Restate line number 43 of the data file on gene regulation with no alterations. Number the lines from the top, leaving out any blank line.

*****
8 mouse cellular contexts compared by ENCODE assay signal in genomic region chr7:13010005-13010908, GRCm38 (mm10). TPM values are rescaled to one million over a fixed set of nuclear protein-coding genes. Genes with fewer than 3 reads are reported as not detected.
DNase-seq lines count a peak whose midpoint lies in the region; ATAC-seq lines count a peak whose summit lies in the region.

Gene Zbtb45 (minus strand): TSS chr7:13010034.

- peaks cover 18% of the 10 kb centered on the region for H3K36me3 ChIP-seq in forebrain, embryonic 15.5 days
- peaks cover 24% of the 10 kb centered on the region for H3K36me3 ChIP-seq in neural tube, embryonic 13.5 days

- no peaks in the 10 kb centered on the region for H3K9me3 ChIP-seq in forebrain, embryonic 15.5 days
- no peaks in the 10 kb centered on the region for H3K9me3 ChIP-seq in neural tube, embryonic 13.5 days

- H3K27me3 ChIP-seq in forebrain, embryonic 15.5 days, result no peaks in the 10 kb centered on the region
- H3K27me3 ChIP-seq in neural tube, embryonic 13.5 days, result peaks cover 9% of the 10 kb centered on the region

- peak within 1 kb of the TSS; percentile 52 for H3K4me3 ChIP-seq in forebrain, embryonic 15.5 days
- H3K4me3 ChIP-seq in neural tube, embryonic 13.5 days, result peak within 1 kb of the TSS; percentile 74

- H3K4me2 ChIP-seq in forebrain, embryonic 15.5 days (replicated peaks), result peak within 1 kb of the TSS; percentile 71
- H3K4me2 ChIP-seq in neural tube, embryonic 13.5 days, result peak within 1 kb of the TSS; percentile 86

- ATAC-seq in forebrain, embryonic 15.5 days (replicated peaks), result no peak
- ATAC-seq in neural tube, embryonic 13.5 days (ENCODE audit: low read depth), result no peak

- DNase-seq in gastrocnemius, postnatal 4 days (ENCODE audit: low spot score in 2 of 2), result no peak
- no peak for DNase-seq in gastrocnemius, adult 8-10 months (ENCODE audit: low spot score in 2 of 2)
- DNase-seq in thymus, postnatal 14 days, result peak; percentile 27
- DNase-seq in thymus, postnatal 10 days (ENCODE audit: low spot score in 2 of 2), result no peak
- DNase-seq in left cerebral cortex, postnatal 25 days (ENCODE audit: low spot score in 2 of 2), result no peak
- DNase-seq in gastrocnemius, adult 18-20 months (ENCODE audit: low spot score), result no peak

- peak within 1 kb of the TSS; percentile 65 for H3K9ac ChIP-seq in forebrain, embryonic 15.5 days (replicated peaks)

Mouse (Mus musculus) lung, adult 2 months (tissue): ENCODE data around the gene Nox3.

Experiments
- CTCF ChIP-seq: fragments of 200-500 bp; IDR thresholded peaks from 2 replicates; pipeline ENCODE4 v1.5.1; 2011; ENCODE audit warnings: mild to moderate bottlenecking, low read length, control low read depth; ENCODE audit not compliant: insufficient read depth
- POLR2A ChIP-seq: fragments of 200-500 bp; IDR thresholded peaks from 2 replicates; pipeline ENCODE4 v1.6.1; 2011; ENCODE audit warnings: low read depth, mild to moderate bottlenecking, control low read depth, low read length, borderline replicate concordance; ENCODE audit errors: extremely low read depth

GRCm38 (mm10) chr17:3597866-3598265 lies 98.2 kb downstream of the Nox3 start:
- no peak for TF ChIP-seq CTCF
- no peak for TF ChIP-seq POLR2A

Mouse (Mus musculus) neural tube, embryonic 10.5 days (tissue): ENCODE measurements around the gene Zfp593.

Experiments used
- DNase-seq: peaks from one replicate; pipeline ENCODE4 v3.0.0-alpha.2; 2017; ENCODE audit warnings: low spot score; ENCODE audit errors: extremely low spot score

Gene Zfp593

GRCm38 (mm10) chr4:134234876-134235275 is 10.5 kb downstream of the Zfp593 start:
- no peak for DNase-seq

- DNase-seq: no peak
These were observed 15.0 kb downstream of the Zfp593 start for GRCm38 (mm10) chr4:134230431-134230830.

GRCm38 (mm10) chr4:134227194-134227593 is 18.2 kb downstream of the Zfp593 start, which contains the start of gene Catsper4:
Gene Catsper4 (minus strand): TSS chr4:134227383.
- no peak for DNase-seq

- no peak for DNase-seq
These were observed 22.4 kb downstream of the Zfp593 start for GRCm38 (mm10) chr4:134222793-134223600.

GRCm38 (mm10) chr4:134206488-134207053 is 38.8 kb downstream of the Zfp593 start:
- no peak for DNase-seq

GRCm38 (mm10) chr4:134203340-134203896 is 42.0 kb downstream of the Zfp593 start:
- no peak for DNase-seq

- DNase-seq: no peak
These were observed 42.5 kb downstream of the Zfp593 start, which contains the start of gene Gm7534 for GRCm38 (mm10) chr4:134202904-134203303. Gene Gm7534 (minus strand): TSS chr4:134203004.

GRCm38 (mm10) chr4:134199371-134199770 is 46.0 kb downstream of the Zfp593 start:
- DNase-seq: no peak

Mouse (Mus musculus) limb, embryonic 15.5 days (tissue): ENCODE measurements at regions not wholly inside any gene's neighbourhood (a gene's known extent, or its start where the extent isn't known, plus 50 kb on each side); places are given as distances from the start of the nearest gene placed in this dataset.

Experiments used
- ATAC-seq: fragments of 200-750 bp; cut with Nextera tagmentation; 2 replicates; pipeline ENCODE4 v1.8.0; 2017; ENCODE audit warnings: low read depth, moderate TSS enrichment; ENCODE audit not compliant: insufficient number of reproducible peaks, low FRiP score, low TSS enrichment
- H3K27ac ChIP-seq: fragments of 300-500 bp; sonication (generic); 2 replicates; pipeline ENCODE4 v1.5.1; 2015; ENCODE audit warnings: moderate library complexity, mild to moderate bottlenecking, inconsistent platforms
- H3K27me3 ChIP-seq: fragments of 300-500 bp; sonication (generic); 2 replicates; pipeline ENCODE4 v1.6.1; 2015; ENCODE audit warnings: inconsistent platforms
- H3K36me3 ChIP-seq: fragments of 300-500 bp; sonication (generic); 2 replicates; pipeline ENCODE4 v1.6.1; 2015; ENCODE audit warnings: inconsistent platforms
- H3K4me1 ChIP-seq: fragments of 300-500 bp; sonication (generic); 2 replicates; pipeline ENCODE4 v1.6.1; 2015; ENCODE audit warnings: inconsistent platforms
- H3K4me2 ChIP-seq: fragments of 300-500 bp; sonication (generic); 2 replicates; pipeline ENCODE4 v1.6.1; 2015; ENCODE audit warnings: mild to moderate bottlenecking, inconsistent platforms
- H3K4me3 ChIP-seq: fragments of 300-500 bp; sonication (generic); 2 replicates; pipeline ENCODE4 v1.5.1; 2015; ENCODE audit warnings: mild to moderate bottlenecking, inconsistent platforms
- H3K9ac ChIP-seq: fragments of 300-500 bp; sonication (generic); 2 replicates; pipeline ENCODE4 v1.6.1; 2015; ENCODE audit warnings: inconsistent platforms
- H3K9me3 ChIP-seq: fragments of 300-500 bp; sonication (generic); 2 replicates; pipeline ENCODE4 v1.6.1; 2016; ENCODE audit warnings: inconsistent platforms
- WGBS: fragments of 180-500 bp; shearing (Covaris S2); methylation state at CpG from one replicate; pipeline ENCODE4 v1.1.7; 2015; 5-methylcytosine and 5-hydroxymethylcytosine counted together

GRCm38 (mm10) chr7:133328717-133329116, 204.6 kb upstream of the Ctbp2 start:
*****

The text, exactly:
GRCm38 (mm10) chr4:134206488-134207053 is 38.8 kb downstream of the Zfp593 start: